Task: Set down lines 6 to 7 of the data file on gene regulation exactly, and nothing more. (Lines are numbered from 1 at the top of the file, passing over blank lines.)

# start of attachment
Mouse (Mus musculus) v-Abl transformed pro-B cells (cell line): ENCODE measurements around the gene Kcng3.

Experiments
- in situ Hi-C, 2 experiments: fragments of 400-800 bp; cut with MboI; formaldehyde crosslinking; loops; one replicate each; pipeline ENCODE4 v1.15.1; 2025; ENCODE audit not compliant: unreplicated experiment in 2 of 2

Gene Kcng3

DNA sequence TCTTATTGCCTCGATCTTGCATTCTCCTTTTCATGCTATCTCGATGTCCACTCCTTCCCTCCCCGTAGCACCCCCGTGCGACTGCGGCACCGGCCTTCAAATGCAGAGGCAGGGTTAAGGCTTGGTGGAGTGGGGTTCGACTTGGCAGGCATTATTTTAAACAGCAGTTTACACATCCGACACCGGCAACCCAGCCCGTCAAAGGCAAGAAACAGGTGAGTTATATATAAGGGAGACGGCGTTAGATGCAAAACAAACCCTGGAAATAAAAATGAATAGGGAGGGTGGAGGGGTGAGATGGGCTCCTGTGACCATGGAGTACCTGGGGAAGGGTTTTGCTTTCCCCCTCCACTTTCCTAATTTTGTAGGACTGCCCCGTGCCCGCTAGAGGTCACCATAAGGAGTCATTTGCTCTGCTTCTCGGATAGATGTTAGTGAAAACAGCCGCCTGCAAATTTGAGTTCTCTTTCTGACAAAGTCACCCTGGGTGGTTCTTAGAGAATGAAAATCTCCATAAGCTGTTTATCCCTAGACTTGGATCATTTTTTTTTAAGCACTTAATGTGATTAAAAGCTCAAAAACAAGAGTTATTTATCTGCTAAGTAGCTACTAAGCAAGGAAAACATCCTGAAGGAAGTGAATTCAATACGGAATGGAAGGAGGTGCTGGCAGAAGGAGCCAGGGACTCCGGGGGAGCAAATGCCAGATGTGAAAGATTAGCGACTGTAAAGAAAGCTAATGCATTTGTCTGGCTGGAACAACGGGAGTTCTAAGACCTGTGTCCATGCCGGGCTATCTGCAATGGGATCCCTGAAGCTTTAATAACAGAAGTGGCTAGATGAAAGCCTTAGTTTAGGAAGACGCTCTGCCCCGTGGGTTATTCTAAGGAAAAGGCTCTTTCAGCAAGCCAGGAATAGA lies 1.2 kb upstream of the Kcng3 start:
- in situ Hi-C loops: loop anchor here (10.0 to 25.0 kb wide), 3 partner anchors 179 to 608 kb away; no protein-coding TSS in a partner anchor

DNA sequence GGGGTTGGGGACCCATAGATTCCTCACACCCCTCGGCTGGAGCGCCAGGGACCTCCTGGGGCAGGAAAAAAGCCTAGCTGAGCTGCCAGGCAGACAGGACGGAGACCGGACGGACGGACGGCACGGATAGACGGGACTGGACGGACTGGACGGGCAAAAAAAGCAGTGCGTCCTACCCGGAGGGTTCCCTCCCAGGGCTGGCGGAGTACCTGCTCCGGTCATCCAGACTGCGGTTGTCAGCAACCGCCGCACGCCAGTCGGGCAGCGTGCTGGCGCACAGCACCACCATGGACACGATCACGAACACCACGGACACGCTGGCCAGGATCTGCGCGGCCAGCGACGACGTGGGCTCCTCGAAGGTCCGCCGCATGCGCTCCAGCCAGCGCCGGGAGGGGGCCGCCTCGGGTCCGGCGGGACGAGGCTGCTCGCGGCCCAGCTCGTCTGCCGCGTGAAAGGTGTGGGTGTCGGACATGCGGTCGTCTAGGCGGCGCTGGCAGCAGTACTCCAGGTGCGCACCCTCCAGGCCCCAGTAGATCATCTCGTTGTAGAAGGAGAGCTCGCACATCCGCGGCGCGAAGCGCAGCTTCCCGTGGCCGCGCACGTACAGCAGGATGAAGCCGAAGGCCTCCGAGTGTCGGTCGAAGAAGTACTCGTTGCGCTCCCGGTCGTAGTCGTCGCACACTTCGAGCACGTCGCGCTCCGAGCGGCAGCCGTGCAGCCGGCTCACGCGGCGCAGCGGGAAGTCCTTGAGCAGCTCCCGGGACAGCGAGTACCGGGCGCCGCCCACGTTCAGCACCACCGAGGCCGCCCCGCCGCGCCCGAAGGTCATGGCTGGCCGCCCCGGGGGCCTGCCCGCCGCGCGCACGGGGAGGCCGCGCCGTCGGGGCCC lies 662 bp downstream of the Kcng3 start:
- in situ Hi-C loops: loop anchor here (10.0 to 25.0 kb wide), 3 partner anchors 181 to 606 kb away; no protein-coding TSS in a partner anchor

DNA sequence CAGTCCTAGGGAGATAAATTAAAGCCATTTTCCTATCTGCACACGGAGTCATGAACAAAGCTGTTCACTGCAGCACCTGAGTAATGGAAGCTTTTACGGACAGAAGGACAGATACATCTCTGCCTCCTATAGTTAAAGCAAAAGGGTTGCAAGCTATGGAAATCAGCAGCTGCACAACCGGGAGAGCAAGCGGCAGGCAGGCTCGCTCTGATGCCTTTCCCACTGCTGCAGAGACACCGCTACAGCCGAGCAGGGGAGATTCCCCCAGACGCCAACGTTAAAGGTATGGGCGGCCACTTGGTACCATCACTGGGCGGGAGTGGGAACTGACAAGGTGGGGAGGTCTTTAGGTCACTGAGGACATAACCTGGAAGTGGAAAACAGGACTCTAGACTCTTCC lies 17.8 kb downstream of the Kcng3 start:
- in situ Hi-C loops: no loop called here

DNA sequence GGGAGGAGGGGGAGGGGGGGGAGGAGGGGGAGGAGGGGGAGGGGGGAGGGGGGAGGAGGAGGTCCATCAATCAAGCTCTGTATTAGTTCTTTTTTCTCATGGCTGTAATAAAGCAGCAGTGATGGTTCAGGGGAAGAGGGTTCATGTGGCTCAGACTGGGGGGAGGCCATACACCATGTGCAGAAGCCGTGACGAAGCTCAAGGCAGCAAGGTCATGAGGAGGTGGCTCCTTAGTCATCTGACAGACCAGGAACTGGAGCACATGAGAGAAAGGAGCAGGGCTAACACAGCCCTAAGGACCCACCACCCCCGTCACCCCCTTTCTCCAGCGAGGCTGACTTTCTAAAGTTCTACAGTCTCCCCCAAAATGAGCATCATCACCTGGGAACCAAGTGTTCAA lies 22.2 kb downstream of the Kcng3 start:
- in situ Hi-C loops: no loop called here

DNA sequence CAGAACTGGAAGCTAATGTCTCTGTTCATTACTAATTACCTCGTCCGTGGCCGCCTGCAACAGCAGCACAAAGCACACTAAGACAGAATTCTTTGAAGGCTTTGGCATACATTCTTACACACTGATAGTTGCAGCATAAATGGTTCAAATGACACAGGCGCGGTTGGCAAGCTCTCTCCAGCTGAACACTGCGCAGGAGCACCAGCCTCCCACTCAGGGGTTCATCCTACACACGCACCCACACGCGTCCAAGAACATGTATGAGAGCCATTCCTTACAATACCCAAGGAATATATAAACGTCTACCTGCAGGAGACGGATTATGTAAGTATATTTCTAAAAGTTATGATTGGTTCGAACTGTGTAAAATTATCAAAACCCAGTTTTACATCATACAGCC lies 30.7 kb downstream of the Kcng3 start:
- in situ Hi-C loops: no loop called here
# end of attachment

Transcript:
- in situ Hi-C loops: loop anchor here (10.0 to 25.0 kb wide), 3 partner anchors 179 to 608 kb away; no protein-coding TSS in a partner anchor

DNA sequence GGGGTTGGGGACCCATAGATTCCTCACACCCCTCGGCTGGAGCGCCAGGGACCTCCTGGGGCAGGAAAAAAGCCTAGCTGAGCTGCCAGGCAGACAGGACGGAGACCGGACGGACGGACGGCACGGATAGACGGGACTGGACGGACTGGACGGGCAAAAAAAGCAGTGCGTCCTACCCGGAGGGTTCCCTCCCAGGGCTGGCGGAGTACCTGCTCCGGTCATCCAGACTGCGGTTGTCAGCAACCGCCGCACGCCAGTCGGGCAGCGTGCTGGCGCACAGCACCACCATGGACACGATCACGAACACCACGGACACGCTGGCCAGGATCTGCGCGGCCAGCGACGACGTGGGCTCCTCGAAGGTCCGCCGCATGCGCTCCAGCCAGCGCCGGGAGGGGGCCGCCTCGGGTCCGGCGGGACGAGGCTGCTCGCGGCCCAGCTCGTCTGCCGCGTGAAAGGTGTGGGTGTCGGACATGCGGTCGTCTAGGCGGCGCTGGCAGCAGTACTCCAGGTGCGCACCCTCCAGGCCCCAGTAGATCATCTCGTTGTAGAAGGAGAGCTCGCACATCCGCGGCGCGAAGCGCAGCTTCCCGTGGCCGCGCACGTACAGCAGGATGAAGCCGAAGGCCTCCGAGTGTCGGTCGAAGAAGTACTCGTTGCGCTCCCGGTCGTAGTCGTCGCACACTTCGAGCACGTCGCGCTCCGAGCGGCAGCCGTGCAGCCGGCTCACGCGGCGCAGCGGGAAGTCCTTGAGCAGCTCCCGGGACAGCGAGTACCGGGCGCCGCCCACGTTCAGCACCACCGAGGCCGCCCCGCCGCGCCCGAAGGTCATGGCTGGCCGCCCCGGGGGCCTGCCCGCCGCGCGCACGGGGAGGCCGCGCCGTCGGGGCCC lies 662 bp downstream of the Kcng3 start: